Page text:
Obsessive compulsive disorder behavior
Obsessions and compulsions are essentially different and it is important to recognise that both obsessions and compulsions can take a variety of forms. Let's look at obsessive compulsive behavior in terms of each component.
An obsession can be a thought, an image or impulse and is often a combination of two, or even all three of these. Some clinical examples of obsessions are the thought that one has a terminal illness; the thought plus visual image that one may have knocked someone down while driving; the thought, “I am a Lesbian”; the impulse to shout obscenities during prayer or a church service; images of corpses rotting away; thoughts of serious accident or harm occurring to someone in the family; the thought that one will not survive past the age of 28; the thought that one may have strangled children or pets.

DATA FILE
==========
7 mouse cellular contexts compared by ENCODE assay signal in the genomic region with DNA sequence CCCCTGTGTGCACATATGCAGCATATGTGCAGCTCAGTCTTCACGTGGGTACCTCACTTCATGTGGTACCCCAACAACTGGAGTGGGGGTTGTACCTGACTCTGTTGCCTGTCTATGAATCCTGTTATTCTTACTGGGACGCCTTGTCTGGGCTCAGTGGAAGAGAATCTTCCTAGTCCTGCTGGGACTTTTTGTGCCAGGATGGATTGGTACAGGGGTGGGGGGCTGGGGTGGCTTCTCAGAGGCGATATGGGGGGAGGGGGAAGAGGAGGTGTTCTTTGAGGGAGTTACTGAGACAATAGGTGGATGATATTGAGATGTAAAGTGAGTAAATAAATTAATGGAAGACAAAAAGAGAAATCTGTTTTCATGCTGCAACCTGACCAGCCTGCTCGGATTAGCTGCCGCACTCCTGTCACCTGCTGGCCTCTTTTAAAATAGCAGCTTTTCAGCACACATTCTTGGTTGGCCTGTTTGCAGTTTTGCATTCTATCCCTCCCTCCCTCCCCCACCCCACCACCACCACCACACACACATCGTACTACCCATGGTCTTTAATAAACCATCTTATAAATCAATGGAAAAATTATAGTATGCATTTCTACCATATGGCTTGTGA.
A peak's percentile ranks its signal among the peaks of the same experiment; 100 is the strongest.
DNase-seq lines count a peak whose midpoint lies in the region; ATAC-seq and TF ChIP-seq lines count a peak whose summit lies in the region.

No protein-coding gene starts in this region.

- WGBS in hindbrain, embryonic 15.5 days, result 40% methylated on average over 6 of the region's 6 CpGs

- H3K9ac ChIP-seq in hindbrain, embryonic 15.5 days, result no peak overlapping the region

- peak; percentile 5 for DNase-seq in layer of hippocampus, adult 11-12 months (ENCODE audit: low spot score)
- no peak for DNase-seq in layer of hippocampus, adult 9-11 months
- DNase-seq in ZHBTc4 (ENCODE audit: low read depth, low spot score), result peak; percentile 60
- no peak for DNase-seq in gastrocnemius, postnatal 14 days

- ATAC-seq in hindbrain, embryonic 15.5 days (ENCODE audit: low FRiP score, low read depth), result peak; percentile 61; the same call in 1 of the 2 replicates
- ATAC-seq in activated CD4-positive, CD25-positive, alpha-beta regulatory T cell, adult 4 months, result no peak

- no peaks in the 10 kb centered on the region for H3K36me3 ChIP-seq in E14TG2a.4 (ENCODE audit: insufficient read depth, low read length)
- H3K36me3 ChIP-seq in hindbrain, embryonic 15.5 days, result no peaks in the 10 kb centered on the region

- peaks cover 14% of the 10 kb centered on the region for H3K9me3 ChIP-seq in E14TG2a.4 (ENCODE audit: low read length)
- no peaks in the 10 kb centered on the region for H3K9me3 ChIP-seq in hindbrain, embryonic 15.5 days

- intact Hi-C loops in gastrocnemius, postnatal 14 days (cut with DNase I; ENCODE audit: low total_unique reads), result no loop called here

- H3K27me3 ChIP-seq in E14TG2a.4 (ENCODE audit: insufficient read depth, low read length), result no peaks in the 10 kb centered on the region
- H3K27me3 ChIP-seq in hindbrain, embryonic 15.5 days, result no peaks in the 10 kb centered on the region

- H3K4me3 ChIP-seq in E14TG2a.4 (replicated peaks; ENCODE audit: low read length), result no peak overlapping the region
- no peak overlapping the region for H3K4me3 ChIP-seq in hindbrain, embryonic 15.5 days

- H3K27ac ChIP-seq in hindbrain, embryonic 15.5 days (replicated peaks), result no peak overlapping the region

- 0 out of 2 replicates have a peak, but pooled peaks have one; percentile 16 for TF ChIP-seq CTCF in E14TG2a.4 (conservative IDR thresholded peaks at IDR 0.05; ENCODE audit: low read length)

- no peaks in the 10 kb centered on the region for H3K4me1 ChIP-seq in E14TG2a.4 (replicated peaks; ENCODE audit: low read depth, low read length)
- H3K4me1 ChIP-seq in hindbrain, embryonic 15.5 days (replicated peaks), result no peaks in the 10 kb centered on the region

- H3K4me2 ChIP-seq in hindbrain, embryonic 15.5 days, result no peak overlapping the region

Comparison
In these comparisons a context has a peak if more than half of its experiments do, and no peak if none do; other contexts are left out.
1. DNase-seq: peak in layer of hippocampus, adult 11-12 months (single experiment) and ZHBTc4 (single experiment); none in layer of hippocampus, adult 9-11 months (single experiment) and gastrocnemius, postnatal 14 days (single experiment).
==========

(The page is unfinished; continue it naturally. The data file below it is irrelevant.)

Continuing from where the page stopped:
A compulsion, on the other hand is more like an overt behaviour, like checking a door handle and washing hands repeatedly. It can also be a covert behaviour, such as the silent utterance of words in a fixed sequence. Examples of compulsions are: repeated and extensive washing of hands to get rid of contamination by germs; checking gas taps, door handles and electric switches three times each time one passes them; imagining in sequence the photographs of spouse, children and parents, pictures of Jesus Christ and the Virgin Mary, and then photographs of two other persons; saying silently a string of words whenever he hears or reads of any disaster or accident; cleaning and washing around bed and nearby wall to get rid of germs and dirt; visualizing everything that was said to him in conversations and what he was going to say in response; collecting and hoarding various useless items.
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